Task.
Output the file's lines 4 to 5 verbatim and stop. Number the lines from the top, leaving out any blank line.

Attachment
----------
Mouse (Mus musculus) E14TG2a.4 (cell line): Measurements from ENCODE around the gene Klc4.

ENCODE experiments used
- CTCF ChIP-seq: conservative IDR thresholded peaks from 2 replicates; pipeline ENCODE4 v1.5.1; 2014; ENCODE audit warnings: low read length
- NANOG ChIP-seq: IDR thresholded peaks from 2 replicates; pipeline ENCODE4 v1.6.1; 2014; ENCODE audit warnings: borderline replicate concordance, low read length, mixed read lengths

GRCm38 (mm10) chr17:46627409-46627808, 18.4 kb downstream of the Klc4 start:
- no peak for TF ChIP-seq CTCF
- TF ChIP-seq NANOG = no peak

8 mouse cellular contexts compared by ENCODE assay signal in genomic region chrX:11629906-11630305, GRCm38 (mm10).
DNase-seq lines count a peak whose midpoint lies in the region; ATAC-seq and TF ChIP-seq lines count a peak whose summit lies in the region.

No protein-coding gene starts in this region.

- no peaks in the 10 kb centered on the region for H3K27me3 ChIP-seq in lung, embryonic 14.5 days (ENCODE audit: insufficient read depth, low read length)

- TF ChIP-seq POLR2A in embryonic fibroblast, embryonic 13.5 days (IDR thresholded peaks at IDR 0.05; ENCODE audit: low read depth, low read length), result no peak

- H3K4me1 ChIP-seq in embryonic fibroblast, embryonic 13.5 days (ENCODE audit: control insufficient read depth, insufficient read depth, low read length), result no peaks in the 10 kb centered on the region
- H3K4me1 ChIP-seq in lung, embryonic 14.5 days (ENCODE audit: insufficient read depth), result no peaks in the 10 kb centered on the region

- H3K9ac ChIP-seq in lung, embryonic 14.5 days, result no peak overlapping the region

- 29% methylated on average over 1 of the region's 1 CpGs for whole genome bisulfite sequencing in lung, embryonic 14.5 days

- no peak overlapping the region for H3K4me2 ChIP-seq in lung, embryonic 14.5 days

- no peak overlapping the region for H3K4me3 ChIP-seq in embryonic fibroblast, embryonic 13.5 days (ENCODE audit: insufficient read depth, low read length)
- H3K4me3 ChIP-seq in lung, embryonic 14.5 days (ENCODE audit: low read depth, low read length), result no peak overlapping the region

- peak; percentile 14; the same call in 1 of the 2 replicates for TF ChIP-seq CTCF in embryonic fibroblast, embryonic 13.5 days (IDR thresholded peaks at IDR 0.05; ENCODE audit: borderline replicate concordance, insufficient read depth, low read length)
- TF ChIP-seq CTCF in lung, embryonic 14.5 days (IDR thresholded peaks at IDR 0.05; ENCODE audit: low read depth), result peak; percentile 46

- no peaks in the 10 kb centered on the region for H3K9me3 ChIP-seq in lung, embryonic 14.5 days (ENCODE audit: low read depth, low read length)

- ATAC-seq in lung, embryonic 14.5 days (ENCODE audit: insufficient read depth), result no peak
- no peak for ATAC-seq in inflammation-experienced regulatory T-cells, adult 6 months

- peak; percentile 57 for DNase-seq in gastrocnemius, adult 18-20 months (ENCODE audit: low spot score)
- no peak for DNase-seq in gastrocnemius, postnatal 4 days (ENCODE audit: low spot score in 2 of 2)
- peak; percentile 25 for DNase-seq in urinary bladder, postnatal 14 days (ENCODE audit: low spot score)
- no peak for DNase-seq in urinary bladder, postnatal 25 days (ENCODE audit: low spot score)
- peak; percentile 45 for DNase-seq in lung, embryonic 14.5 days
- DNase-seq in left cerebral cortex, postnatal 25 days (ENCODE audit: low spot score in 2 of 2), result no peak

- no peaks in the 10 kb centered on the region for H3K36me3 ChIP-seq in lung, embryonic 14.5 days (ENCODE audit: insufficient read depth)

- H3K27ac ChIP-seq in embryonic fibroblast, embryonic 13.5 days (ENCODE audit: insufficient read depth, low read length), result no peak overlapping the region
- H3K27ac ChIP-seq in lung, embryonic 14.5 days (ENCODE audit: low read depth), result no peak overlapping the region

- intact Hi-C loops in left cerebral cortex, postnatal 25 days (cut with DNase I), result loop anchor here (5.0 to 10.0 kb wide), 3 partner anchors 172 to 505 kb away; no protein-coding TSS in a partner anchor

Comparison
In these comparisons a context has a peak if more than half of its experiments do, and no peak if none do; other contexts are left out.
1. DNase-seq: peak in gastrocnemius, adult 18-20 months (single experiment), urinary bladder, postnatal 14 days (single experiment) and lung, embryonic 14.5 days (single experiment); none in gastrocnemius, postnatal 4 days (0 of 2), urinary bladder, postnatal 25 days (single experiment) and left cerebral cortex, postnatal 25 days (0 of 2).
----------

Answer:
- NANOG ChIP-seq: IDR thresholded peaks from 2 replicates; pipeline ENCODE4 v1.6.1; 2014; ENCODE audit warnings: borderline replicate concordance, low read length, mixed read lengths

GRCm38 (mm10) chr17:46627409-46627808, 18.4 kb downstream of the Klc4 start: